over Covid, or Brexit, or Huawei . . . Perhaps
it’s the end of the era of rule by Good Chaps.
This is my country, proud of its past,
This is my country, albeit miscast
for an age in which others are making the rules
most certainly not of our top Public Schools
which gave us high standards, if mostly double.
This is my country, deeply in trouble.
This is my country, in search of a role
to play in the world once we’re back in control –
or is it an outing down Memory Lane
as though we could paint the globe pink once again?
If so, is the trip up a long garden path?
This is my country, good for a laugh . . .
But we’ve had knocks before and we’ve always come through
and we’re best on our own, and isn’t it true
that we didn’t belong in a project to blur
the divisions which make us who we are?
And we’ve always the Yanks! But though Biden’s not Trump
the thought still brings many to earth with a bump
(and must we become Uncle Sam’s chicken dump?).
This is my country – right? Or wrong?
This is my country, going . . . going . . . gone . . .
Published in Morning Star 19 November 2020
A Winter’s Tale
I think it should have been the other way round,
beginning on a high – a swirl of laughs,
chance meetings, marriages. The unexplained sound
of music. Pauses for sunny photographs.
Plus the kind of magic he would have reserved
to sprinkle last page stardust on those who
stand shaken, but emotionally bestirred,
as one, wondering, young, in a world made new.
Till somewhere in Act III the tone would start
to darken, and the poetry become
tortuously thrilling, like a heart
twisted and tempted. The fun
are separated, this time for good.
Storms rip ships apart; upright souls drown.
Misunderstandings unleash murder, and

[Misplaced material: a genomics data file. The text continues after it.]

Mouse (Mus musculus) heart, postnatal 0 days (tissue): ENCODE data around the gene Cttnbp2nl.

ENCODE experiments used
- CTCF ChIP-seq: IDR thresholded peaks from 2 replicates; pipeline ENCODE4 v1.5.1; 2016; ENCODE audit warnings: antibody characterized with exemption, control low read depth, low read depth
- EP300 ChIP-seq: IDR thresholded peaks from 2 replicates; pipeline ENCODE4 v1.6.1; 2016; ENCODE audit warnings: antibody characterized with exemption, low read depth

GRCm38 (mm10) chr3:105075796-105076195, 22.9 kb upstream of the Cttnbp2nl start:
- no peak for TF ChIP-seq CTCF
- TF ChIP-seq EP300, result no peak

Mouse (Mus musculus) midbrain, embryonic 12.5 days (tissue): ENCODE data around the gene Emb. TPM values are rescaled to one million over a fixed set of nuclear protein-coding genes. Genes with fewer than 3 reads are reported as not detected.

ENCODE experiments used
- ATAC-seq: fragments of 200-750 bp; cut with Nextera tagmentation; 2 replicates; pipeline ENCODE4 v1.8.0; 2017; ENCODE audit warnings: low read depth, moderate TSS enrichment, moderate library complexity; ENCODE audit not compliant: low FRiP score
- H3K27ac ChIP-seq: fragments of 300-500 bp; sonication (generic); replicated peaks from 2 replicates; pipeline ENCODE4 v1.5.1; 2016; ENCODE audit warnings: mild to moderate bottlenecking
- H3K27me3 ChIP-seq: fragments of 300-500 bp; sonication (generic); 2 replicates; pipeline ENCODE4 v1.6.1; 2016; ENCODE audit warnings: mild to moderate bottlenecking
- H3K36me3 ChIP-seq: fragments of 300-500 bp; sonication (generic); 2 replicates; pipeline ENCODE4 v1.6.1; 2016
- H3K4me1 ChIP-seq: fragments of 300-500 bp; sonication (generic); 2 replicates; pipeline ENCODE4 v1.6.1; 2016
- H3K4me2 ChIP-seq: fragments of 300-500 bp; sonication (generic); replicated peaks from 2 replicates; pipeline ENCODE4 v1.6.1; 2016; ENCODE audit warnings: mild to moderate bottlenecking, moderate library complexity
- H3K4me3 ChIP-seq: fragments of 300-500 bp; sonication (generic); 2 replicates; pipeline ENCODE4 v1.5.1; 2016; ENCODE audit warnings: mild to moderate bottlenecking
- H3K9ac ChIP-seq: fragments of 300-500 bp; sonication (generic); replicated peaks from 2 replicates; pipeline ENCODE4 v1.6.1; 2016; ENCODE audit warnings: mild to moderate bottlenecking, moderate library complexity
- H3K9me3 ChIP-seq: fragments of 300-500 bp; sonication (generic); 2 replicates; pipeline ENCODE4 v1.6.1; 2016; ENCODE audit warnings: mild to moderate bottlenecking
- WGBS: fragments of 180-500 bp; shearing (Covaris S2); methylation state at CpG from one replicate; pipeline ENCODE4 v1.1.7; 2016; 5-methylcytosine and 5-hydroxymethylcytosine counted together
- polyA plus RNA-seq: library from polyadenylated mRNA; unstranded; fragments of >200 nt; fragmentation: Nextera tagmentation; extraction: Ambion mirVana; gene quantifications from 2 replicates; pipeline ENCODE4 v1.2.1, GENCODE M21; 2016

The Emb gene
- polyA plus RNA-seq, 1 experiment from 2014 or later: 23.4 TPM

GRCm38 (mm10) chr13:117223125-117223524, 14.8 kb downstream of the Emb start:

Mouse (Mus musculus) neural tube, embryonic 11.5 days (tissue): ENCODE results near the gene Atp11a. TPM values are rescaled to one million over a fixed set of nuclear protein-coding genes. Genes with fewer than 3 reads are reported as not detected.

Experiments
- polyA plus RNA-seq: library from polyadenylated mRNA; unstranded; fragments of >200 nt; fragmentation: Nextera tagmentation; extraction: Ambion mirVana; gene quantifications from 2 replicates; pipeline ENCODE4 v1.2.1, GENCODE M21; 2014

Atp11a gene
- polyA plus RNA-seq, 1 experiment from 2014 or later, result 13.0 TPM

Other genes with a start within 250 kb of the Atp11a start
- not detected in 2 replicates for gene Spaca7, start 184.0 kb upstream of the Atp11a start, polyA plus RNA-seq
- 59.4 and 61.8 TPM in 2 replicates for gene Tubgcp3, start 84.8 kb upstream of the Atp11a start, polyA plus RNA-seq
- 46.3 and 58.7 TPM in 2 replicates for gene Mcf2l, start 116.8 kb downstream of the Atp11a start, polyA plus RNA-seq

it’s cold and selfish in the dangerous wood
in which the exiles huddle.
The curtain comes down
as the mocking villain reassumes the land.
First published in A Writer’s Forum #148, February 2014
Who’s Who In The Pew
Overall, respondents in nations with lower gross domestic product are more likely to say that belief in God is necessary to be moral and have good values. In other words, there is an inverse relationship between GDP per capita and the percentage of the public that draws this connection between belief in God and morality.
(Pew Research Centre, results of 2019 survey)
If the poor are more inclined
to assume that there’s a God
is that an unsurprising stat
or is it rather odd?
Does it mean that Marx was right
(Mass – opium for the masses,
promoted by the privileged
to placate the lower classes)
or does lacking worldly goods
liberate the needy
to lead an inner life denied
to the wealthy and the greedy?
Or do those who argue either
and God (if there’s indeed a God)
doesn’t care what you believe
or if you’re saint or sinner
or full-of-beans or bored
or consecrate the whole weekend
to worshipping the Lord
or if you render to him
or render unto Caesar,
or pause to puzzle over such a
but lonely as hell, in heaven,
was tempted to create
an endless Soap which every night
would keep him up too late?
Published in Lighten Up Online Issue 54, June 2021
Some of Tom’s poems have been published in the following online publications:
- Snakeskin online poetry magazine A monthly poetry webzine edited by George Simmers.
- Lighten Up Online The quarterly light verse webzine founded by Martin Parker and edited by Jerome Betts.
Get in touch with Tom here